Breaking News Bar
updated: 11/12/2010 4:39 PM

Noland ties U-46 fix to tax swap

hello
Success - Article sent! close
  • Michael Noland

      Michael Noland

 
 

Less than a week after winning a close re-election fight, state Sen. Michael Noland is playing hardball with a bill that could net an additional $22 million for Elgin Area School District U-46.

The bill, which Noland introduced in October 2009, addresses an issue stemming from U-46 overlapping three counties.

Order Reprint Print Article
 
Interested in reusing this article?
Custom reprints are a powerful and strategic way to share your article with customers, employees and prospects.
The YGS Group provides digital and printed reprint services for Daily Herald. Complete the form to the right and a reprint consultant will contact you to discuss how you can reuse this article.
Need more information about reprints? Visit our Reprints Section for more details.

Contact information ( * required )

Success - request sent close

U-46 officials believe the issue is leading the district to lose millions in state funding every year.

Noland's bill aimed at fixing the problem passed both houses before Gov. Pat Quinn vetoed the measure in July, saying it would "boost state aid to one district at the expense of others."

Under the state constitution, first the state Senate, then the House would have to muster a three-fifths majority to override the governor's veto.

But Noland, who controls whether that process takes place because he introduced the bill, said Friday he may not pursue an override if U-46 officials do not formally support House Bill 174, which would raise the income tax rate in exchange for property tax relief.

"What I would like from the (U-46) school board is a letter ... supporting HB174, which is what is necessary to fund (Senate Bill) 2499," the U-46 funding fix, Noland said.

Noland wants U-46 to send the letter to lawmakers who represent the district, including Reps. Keith Farnham, Randy Ramey and Fred Crespo, all of whom are co-sponsors on the U-46 funding fix.

The "tax swap" bill, which would push the income tax rate for individuals from 3 percent to 5 percent while increasing the property tax credit from 5 percent to 10 percent, passed the Senate in May 2009 but has been stalled in the House for more than a year.

Noland believes U-46, as the state's second-largest school district, could help persuade lawmakers in the House to pass the measure.

"Absent HB174, the votes will not be there" for the U-46 fix, Noland said. "Unless they're going to help me to help them, I think that this would be a futile effort."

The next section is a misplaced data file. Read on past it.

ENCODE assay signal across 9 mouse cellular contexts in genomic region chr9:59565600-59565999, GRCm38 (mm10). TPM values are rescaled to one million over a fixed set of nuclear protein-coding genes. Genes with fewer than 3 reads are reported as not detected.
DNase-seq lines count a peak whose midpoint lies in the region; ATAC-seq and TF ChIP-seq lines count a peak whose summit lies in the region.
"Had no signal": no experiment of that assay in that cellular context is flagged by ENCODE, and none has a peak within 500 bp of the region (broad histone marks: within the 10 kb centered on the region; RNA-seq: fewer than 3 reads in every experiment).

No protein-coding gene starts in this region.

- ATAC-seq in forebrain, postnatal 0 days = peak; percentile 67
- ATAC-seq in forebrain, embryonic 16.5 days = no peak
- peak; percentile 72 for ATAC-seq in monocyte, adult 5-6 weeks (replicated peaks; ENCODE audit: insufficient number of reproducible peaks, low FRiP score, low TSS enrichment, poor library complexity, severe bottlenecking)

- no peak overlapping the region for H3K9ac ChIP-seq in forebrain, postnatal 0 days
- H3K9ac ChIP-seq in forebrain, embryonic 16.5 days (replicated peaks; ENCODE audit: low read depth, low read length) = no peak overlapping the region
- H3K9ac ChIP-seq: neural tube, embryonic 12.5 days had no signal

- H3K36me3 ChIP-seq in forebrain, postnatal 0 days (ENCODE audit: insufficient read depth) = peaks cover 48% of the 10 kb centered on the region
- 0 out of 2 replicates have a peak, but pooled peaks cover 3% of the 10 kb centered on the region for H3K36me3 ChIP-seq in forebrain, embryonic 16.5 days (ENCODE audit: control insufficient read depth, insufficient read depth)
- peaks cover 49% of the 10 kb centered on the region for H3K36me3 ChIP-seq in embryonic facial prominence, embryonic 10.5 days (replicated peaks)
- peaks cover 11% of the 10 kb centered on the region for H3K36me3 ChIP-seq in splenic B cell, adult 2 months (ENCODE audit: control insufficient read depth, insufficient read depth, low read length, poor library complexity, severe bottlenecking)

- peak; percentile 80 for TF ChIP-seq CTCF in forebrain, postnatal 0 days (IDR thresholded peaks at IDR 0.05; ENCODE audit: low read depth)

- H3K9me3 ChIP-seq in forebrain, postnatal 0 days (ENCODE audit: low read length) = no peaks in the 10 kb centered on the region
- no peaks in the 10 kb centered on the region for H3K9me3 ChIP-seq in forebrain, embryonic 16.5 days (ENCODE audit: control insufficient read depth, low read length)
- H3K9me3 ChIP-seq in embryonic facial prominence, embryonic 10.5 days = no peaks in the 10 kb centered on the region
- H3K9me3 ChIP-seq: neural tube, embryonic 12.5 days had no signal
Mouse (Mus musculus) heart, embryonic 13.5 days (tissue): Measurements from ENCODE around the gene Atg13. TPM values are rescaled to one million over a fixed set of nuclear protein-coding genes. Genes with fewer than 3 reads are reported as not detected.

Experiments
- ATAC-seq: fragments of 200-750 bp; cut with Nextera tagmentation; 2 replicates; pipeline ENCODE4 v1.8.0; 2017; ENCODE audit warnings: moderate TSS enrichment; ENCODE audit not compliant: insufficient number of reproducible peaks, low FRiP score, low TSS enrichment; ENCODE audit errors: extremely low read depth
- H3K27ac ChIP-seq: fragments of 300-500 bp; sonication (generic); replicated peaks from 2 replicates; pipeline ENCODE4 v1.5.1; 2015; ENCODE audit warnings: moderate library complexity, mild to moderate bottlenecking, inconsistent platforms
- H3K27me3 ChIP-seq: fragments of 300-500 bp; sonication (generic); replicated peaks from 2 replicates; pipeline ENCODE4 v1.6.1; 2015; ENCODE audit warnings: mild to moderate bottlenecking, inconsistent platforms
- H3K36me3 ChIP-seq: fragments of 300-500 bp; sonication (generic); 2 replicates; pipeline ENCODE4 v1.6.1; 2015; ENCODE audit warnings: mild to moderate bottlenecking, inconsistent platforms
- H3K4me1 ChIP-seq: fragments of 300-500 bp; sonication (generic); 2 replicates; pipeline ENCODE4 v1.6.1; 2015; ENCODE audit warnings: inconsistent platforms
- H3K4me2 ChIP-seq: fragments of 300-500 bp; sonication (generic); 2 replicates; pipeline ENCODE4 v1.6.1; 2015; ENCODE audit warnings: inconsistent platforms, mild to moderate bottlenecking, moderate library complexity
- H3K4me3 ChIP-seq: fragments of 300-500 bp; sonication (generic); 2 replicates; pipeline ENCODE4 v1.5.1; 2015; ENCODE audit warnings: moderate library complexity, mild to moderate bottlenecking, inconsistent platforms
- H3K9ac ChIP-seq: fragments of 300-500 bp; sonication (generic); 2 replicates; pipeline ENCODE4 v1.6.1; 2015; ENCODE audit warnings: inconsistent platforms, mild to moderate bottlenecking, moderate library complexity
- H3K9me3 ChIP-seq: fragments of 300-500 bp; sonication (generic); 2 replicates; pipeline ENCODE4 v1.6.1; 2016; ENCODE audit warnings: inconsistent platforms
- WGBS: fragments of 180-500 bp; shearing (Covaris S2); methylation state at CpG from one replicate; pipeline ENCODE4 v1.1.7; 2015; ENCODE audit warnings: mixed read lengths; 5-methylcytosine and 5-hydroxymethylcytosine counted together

But U-46 officials said it is unfair for Noland to tie the U-46 funding bill to a sweeping change in the tax code that would affect the entire state.

"One has the do with the ability of our district to tap its rightful property taxes, and the other is statewide taxing legislation," U-46 board President Ken Kaczynski said. "In my mind, they're separate."

This is not the first time Noland has asked U-46 to support the tax swap. In June, Superintendent Jose Torres and Kaczynski sent Noland a letter saying they would not oppose the idea but that statewide tax policy should be left to the state legislators.

"Whether the solution is House Bill 174, pension borrowing, raising taxes, or other actions, we count on our state officials to make the best decision for the children of Illinois," the letter reads.

A district spokesman said Friday he doesn't expect the board's position to change.

"They generally don't take positions on specific bills," U-46 spokesman Tony Sanders said. Because it addresses an issue specific to U-46, "SB2499 is an exception," he added.

Farnham, the chief House sponsor of the U-46 funding bill, said he will push hard for an override of Quinn's veto in the House but cannot do that until Noland advances the bill in the Senate.

"I'm just working with the leaders on both sides to try to line up everything to get it to go through," Farnham said. "I have 113 votes to begin with, so we ought to be able to do that."

Noland estimated the tax swap would bring in an additional $7 billion while reducing property taxes by about $1 billion. School districts have been hesitant to support the measure because they view property taxes as a more stable revenue source than state aid.

The state still owes school districts an estimated $1.198 billion from last year and this year, according to the Illinois State Board of Education.

The veto session starts on Tuesday.

Share this page
    help here